Kobe Steel puts turbocharger waste heat to work

Kobe Steel's new binary cycle power generation system before mounting Kobe Steel's new binary cycle power generation system before mounting

MARCH 28, 2017 — Kobe Steel, Ltd. plans to start marketing a new binary cycle power generation system for ships. It says the new system is the first in the world to generate electricity from the exhaust heat emitted by the ship's turbocharger.

Kobe Steel, Asahi Shipping Co., Ltd. and Miura Co., Ltd. began joint development of a binary cycle power generation system for ships in April 2014. Land-based testing of the system was successfully completed in September 2015. In December 2016, the system was retrofitted to an Asahi Shipping coal carrier by Tsuneishi Shipbuilding and successfully sea trialed, and recently it received approval from ClassNK. Having passed these tests, the new system will be marketed from April 2017, with sales starting in April 2019. Kobe Steel is in charge of marketing and sales.

In the past, says Kobe Steel, the waste heat from the ship's turbocharger was not used. The electricity produced by the new system from the exhaust heat emitted by the ship's turbocharger. serves as auxiliary power for the ship and contributes to the efficient utilization of energy.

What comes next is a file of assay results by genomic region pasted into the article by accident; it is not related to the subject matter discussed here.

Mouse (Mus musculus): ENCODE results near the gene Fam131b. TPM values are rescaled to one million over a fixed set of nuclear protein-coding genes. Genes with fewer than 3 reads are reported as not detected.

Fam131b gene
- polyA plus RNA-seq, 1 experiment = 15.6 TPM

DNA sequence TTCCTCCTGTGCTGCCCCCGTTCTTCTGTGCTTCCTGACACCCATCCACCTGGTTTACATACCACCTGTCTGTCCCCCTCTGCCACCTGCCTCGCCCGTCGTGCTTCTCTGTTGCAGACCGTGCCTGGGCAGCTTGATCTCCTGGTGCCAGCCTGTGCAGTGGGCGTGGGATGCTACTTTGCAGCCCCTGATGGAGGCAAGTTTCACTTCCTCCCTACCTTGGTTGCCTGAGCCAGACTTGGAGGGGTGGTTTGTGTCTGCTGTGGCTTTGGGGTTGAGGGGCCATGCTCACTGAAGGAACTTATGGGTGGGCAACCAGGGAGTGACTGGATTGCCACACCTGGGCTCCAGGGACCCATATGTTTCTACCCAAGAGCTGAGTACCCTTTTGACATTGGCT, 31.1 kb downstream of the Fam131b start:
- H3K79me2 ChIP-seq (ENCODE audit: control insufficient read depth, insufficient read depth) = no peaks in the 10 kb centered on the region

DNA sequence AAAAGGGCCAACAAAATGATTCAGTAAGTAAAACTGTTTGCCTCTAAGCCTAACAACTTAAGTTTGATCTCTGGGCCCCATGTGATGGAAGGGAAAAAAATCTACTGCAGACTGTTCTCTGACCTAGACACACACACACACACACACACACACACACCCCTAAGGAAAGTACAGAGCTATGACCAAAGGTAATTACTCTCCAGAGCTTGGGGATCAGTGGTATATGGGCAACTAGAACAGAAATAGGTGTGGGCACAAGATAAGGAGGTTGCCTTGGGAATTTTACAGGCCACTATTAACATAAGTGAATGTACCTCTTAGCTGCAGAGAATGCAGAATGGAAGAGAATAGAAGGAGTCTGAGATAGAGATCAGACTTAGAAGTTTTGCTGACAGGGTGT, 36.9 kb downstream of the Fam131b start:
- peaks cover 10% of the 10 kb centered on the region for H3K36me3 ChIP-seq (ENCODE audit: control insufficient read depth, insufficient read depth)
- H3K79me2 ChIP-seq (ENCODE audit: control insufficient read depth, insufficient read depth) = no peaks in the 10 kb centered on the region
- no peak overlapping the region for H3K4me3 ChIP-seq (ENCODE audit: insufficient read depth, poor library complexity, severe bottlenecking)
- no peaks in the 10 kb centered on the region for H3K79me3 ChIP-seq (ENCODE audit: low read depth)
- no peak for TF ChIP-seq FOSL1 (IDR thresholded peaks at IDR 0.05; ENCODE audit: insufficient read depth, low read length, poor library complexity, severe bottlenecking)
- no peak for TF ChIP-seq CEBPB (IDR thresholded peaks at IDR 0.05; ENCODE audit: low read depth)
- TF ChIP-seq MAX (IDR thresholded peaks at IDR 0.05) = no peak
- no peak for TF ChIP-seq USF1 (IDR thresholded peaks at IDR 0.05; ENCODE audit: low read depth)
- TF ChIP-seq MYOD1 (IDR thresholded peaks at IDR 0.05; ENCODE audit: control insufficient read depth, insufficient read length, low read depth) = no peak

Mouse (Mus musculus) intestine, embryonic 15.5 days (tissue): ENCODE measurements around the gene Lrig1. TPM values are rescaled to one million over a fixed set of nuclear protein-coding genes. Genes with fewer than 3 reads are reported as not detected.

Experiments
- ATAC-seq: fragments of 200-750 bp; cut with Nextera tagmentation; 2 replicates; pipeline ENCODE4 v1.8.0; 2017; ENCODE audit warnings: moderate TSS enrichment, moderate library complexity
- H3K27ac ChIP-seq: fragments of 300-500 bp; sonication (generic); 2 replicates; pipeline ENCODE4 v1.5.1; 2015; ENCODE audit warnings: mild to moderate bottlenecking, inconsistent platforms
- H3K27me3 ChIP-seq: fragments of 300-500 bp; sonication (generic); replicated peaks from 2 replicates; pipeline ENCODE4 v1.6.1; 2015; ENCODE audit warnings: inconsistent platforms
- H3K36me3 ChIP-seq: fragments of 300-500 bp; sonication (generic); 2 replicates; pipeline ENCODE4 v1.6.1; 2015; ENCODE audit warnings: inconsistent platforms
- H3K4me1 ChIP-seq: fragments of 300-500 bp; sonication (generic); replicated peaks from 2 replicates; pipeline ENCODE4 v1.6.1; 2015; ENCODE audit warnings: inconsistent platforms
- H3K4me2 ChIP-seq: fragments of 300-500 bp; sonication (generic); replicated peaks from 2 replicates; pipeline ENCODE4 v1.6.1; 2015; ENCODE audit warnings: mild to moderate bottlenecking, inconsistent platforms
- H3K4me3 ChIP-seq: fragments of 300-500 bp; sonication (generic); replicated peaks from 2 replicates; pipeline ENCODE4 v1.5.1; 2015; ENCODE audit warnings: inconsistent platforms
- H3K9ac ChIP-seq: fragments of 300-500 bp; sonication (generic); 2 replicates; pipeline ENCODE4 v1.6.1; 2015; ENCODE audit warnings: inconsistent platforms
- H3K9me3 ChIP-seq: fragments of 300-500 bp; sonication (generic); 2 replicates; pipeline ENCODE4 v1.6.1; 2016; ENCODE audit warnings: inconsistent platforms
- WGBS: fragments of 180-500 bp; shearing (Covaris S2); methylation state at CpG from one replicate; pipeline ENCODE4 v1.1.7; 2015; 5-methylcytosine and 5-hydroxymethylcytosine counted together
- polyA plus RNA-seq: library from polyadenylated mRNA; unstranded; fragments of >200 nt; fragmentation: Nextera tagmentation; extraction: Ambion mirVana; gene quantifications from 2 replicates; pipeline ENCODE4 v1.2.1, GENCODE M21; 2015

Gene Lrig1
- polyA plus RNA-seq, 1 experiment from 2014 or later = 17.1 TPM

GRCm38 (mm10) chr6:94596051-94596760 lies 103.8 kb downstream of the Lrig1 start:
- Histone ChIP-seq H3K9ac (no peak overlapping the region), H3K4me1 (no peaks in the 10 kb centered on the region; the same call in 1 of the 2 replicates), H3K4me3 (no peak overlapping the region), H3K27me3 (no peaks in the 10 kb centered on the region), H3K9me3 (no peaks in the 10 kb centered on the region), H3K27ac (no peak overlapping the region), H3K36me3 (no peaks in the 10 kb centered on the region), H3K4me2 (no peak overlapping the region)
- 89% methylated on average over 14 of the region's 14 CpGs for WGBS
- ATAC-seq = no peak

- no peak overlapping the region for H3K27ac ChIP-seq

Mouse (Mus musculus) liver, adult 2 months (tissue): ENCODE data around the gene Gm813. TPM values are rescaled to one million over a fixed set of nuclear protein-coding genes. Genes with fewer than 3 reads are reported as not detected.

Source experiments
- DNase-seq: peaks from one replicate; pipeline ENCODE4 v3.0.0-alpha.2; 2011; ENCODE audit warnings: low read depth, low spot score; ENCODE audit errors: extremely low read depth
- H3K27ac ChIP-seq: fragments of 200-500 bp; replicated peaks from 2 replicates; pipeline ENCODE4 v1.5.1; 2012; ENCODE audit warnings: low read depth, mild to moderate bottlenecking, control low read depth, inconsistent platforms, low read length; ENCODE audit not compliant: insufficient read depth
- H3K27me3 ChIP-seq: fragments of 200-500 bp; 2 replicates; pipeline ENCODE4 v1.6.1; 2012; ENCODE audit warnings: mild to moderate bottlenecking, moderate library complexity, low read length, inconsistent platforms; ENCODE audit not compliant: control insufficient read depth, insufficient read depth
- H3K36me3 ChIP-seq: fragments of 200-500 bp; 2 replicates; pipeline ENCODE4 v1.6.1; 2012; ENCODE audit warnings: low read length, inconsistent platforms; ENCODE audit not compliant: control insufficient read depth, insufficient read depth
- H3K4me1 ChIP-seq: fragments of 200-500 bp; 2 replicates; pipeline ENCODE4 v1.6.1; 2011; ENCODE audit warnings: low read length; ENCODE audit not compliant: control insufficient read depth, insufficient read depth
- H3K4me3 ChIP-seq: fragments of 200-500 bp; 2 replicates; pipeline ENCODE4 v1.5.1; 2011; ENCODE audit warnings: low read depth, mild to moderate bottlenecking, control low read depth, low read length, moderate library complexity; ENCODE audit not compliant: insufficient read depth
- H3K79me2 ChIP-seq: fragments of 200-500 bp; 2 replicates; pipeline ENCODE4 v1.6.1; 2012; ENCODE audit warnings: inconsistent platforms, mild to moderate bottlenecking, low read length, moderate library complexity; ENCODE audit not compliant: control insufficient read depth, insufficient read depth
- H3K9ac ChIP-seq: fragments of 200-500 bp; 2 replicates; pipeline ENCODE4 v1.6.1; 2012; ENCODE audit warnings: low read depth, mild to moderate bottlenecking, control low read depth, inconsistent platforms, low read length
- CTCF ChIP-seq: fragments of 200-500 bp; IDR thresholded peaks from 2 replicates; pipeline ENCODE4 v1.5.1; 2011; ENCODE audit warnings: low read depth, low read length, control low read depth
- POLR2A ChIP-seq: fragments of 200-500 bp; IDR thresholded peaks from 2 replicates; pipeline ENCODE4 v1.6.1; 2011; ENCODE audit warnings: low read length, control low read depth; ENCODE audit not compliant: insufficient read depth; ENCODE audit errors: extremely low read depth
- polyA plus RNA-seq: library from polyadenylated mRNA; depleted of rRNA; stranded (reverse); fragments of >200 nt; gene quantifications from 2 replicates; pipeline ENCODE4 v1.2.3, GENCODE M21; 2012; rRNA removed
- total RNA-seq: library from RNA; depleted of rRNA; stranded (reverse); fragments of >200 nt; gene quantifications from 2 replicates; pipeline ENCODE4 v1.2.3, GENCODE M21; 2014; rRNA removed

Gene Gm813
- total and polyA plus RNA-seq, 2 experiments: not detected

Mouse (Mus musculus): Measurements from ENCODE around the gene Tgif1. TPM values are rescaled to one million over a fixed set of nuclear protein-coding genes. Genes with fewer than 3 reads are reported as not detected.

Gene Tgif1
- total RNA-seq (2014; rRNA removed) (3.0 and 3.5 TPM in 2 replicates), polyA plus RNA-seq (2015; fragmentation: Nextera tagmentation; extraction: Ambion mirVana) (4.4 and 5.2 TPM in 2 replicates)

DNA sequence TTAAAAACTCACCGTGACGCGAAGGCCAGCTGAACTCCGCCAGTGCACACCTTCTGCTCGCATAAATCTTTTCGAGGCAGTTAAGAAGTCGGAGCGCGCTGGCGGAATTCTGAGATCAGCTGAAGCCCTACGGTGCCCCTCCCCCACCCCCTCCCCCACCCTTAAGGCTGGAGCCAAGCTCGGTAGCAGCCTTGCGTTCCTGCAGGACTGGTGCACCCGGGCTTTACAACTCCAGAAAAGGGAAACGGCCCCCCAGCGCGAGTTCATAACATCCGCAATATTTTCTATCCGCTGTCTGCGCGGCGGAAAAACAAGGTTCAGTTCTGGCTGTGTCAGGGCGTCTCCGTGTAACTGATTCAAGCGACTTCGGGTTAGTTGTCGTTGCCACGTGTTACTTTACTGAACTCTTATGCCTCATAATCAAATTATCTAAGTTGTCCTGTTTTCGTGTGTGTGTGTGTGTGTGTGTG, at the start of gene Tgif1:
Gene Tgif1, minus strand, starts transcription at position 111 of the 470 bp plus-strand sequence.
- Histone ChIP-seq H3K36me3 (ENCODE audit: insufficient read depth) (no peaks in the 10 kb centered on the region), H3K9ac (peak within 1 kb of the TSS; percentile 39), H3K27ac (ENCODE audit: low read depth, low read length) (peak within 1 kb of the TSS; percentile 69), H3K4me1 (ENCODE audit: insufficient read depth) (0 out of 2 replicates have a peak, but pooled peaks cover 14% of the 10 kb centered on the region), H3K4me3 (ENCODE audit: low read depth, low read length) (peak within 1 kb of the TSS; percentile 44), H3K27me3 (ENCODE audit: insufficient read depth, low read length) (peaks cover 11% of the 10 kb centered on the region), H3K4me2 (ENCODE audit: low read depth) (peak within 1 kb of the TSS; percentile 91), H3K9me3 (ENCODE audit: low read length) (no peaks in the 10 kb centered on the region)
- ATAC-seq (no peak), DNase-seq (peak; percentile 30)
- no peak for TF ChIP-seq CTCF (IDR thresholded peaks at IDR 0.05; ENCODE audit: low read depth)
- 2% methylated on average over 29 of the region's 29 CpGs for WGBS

In the sea trials, Kobe Steel confirmed that an engine output of 7,500 kW per hour generated 125 kW of electricity. This is equivalent to about 20 to 25 percent of the fuel used in marine generators, depending on the conditions, and is the largest scale of power generation from exhaust heat on a ship.

Features of the power generation system

  • As the binary cycle power generation system is applicable for engines in the 5,000-kW class and higher, which are used by most vessels, the system can be used in a wide variety of ships.
  • Marine engines undergo large load fluctuations. Kobe Steel's screw-type binary cycle power generation system can generate electricity under a wide range of conditions, from high loads to low loads.
  • The new system can be retrofitted to ships already in service as the parts can be brought in through the parts hatch, instead of cutting through the hull structure to make an opening.

Development of the system was supported by Japan's Ministry of Land, Infrastructure, Transport and Tourism and ClassNK and was undertaken with their cooperation.



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